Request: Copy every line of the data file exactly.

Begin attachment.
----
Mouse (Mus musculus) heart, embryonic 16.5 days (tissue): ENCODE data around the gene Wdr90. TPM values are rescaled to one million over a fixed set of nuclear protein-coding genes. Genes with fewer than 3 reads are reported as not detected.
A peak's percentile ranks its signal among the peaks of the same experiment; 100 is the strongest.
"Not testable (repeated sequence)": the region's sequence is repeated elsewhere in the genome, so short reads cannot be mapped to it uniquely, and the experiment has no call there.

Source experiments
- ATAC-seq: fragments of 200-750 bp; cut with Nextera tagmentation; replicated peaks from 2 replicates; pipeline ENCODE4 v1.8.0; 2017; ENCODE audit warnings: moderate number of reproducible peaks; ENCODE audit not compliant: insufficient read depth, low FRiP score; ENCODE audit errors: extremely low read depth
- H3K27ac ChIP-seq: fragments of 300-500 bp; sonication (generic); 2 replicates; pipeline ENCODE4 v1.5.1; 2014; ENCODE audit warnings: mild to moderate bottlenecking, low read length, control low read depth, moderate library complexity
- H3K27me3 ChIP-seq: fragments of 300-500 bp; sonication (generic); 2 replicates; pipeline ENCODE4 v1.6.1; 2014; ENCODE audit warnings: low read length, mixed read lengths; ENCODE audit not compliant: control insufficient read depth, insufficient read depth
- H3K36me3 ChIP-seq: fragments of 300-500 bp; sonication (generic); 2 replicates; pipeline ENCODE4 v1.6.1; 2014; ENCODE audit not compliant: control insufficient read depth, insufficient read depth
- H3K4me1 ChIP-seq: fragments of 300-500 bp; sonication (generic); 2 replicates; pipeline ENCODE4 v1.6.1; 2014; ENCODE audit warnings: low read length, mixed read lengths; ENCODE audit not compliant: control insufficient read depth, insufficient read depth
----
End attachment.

Mouse (Mus musculus) heart, embryonic 16.5 days (tissue): ENCODE data around the gene Wdr90. TPM values are rescaled to one million over a fixed set of nuclear protein-coding genes. Genes with fewer than 3 reads are reported as not detected.
A peak's percentile ranks its signal among the peaks of the same experiment; 100 is the strongest.
"Not testable (repeated sequence)": the region's sequence is repeated elsewhere in the genome, so short reads cannot be mapped to it uniquely, and the experiment has no call there.

Source experiments
- ATAC-seq: fragments of 200-750 bp; cut with Nextera tagmentation; replicated peaks from 2 replicates; pipeline ENCODE4 v1.8.0; 2017; ENCODE audit warnings: moderate number of reproducible peaks; ENCODE audit not compliant: insufficient read depth, low FRiP score; ENCODE audit errors: extremely low read depth
- H3K27ac ChIP-seq: fragments of 300-500 bp; sonication (generic); 2 replicates; pipeline ENCODE4 v1.5.1; 2014; ENCODE audit warnings: mild to moderate bottlenecking, low read length, control low read depth, moderate library complexity
- H3K27me3 ChIP-seq: fragments of 300-500 bp; sonication (generic); 2 replicates; pipeline ENCODE4 v1.6.1; 2014; ENCODE audit warnings: low read length, mixed read lengths; ENCODE audit not compliant: control insufficient read depth, insufficient read depth
- H3K36me3 ChIP-seq: fragments of 300-500 bp; sonication (generic); 2 replicates; pipeline ENCODE4 v1.6.1; 2014; ENCODE audit not compliant: control insufficient read depth, insufficient read depth
- H3K4me1 ChIP-seq: fragments of 300-500 bp; sonication (generic); 2 replicates; pipeline ENCODE4 v1.6.1; 2014; ENCODE audit warnings: low read length, mixed read lengths; ENCODE audit not compliant: control insufficient read depth, insufficient read depth